…through an angry prophet. “The word of the Lord came to Jonah, son of Amittai: ‘Go to the great city of Nineveh and preach against it, because its wickedness has come up before me’” (1:1,2). The stench of their vile deeds had risen to heaven.
Jonah headed for Tarshish. Wrong direction. It’s been said, “If you want to run from God, you won’t have a transportation problem.” Jonah hated the Assyrian superpower, known for their brutality. Think Nazi or ISIS. He probably knew relatives victimized by unspeakable atrocities with monuments to prove it. You don’t want to know them.
“But the Lord hurled a great wind upon the sea, and there was a violent storm…” (1:4). In a storm, you might want to ask who sent it. This had God’s signature. Disobedience brings discipline, but discipline shows love. God could have used someone else. “Jonah had gone below deck, where he lay down and fell into a deep sleep” (5). Sounds like he’s escaping.
First a really bad storm. “Man overboard.” Then a really big fish. “Man swallowed.” Yuck! He cried out from inside: “In my distress I…” (finish the sentence)…”got angry at everybody,” “…sunk deeper in depression.” It reads, “In my distress I called to the Lord, and he answered me. From the depths of the grave (Sheol) I called for help…” (2:2).
Imagine it: first being thrown into raging waters, sinking deep and almost drowning, then being swallowed alive. Hard to imagine anything more terrifying. Read his brilliant prayer, answered when the fish upchucks.
“Then the word of the Lord came to Jonah a second time” (3:1). There it is—God of the 2nd chance, and the 30th. Where would we be if He stopped after the first flop? Simon became Peter because God gave him another chance.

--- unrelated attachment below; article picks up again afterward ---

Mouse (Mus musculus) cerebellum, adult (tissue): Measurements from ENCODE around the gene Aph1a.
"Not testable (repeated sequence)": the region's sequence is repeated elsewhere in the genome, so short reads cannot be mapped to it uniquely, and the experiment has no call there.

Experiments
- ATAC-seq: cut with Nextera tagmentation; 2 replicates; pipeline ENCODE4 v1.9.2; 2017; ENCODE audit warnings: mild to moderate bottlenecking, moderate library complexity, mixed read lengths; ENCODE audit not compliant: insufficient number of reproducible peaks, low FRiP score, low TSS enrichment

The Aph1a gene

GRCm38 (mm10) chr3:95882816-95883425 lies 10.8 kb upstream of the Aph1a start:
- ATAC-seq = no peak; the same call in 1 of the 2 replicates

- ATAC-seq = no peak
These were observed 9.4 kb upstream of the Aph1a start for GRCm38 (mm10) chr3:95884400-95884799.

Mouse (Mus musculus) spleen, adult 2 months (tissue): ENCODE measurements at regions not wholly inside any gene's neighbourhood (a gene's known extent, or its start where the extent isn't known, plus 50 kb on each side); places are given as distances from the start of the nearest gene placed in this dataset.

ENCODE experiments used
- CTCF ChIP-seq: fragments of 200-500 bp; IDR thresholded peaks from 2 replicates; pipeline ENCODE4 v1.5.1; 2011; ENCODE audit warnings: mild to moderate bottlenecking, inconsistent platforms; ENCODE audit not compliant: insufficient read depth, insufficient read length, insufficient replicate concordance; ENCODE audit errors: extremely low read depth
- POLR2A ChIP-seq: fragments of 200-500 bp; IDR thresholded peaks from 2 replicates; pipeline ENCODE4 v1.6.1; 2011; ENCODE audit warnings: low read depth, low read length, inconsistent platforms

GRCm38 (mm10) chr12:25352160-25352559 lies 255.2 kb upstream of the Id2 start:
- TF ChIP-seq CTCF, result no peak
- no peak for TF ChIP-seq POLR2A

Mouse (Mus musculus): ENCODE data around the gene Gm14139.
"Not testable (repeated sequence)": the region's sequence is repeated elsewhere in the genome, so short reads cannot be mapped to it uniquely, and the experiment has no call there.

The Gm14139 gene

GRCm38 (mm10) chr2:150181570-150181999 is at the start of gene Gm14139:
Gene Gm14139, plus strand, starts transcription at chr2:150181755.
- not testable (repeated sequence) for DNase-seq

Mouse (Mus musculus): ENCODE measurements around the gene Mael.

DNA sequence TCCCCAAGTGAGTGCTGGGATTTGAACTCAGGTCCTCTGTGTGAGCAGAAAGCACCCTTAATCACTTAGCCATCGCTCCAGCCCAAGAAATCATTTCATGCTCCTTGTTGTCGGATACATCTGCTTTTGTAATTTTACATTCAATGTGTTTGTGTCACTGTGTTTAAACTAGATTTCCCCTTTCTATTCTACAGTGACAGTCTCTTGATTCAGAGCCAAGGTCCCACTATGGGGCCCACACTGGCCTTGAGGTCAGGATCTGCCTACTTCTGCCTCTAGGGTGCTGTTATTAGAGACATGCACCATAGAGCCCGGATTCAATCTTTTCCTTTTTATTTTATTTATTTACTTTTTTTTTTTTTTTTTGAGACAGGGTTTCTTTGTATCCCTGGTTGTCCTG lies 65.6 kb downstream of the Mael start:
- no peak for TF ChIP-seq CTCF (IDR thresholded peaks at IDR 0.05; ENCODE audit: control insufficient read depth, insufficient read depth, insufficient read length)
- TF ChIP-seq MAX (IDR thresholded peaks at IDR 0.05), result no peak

Round two: “Jonah obeyed the word of the Lord and went to Nineveh…On the first day, Jonah started into the city. He proclaimed: ‘Forty more days and Nineveh will be overturned.’” Astounding: “The Ninevites believed God. They declared a fast, and all of them, from the greatest to the least, put on sackcloth…’Who knows? God may yet relent and with compassion turn from his fierce anger so that we will not perish.’”
“When God saw what they did and how they turned from their evil ways, he had compassion and did not bring upon them the destruction he had threatened.” Call it the greatest single revival—ever. A whole metropolitan city repented at the preaching of judgment from a reluctant prophet.
God hated the brutality of the Assyrians like Jonah, but He wanted to give them another chance. “Justice is better served by reformed characters than corpses” (Leslie Allen). Jesus said, “The men of Nineveh will stand up at the judgment with this generation and condemn it”(Matt. 12:41). They repented—the religious leaders didn’t! We’ll meet them in heaven. No one is beyond grace.
Jonah’s experience gave him sufficient motivation to preach, not enough to forgive the Middle East bullies. The book of Jonah closes with God speaking a powerful question to Jonah “Should I not be concerned about that great city?” Listen to the compassionate heart of God. If Nineveh, then Tokyo, Moscow, the Twin Cities. Should I not be concerned about Minneapolis/St. Paul?” Watch it happen—this summer!